After watching this short, insightful video about Rebecca Burgess’ challenge to wear only clothing produced within 150 miles, I was just ringing with possibilities. She’s doing something many have imagined for a long time–taking responsibility now, reclaiming how she lives from a system she doesn’t believe in, finding ways to work with those around us and create livelihoods. This is part of the permaculture systems developing. Everywhere, people are setting aside the systems and products that are making them sick, making others sick, polluting the Earth. Rather than focusing on the negatives, these people are doing something about it. How many of us are out there? How are we already re-shaping the course of our times?
I’m a spinner and weaver (among many other things). I”m preparing to launch my first subscription spinning, where clients will get a certain amount of yarn from me each month over a three or six month period to use in their own crafting and creating work. Check it out here. My husband is becoming a cordwainer (someone who works with new leather to make shoes and boots). When looking for panniers to support Corbin’s daily commute to work by bike, we found Swift Industries (be sure to watch their short video on this page, too!). When we looked for a similar producer in our area, we couldn’t find one–a niche waiting to be filled.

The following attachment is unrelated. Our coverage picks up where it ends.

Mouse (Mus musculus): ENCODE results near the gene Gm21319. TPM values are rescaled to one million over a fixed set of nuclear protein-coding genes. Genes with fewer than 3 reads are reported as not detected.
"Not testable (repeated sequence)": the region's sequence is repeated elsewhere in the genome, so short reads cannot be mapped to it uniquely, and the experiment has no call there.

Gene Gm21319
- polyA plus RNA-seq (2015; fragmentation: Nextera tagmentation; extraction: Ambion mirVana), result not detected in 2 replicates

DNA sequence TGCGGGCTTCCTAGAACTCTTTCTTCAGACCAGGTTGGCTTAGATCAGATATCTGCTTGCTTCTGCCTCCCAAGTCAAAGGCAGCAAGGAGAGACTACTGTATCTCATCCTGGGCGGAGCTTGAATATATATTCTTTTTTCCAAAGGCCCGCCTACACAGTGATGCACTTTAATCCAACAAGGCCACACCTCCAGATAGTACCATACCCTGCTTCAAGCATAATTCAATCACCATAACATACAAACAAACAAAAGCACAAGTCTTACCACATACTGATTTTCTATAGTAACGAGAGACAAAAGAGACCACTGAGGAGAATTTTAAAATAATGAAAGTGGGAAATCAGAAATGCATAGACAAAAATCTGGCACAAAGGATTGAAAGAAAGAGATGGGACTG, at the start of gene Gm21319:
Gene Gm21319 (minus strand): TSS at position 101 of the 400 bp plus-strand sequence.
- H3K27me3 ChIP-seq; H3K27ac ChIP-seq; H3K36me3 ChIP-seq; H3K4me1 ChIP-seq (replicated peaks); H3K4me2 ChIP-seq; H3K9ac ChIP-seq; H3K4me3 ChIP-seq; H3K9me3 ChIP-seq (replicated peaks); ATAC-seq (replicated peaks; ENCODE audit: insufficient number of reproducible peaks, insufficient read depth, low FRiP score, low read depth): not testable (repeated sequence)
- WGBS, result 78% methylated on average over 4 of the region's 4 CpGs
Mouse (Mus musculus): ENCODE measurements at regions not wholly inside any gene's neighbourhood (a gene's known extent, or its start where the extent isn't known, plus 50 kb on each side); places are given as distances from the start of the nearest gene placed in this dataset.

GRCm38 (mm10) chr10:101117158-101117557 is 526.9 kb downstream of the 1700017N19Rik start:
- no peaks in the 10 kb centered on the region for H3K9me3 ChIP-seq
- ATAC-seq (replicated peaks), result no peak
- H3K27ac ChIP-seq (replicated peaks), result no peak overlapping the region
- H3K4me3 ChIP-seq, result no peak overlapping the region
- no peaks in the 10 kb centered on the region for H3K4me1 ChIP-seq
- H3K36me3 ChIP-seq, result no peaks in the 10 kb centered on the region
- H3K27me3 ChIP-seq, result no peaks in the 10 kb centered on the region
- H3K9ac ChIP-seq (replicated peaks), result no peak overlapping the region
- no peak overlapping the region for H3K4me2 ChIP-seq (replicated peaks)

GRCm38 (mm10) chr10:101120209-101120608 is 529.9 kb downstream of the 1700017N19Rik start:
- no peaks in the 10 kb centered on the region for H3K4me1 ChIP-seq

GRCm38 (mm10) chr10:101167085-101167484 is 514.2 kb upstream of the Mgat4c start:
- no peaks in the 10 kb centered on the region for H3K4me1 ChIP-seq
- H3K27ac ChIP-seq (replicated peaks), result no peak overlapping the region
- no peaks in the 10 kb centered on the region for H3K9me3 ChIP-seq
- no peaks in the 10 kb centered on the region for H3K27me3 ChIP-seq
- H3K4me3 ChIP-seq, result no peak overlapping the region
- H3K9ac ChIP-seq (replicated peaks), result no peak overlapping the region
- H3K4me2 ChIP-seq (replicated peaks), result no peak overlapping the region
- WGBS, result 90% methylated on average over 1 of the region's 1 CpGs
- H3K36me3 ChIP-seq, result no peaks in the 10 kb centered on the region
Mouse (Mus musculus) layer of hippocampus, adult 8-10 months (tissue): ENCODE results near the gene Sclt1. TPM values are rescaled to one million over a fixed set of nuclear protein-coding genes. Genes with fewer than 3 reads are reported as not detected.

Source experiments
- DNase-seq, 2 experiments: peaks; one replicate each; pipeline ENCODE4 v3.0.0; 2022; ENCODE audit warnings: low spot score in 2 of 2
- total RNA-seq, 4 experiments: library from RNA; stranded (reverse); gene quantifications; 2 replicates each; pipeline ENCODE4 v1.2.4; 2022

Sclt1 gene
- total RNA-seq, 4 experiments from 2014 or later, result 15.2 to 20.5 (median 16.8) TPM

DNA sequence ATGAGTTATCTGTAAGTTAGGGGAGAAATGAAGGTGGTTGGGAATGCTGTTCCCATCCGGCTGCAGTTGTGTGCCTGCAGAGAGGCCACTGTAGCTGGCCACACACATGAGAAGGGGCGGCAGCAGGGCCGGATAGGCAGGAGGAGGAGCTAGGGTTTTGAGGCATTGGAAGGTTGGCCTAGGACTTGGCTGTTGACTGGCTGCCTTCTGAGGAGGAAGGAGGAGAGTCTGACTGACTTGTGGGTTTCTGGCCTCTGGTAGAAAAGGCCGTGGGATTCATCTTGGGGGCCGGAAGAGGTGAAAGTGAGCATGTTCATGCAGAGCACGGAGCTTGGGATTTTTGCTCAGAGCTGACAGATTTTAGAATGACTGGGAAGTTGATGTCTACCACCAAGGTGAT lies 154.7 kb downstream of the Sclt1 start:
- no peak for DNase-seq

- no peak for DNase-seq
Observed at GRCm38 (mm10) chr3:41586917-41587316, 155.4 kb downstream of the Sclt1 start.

It occurred to me, when reflecting on Rebecca Burgess’ observation about how we let our manufacturing go overseas, that it may serve us in the end. We may, as we pick up our tools and trades, in control of our product, independent of capital and debt, creating items that others need and enjoy and (likely) seeing them used within our regions…assuming all of this might come to pass in the very near future…we will have turned the nineteenth and twentieth centuries on their head.
We will have joined our wills with those of the guilds and craftsmen in the mid-nineteenth century that fought the capitalist systems of America then and lost–sometimes losing their lives. It’s not that I”m opposed to market trade or setting prices, but that the market has never played fair with the independent producers. With the protests around the world, and the occupations in our cities, I wonder how others like myself are already building the new culture, the new face of a healthy home economy. How fun will this be?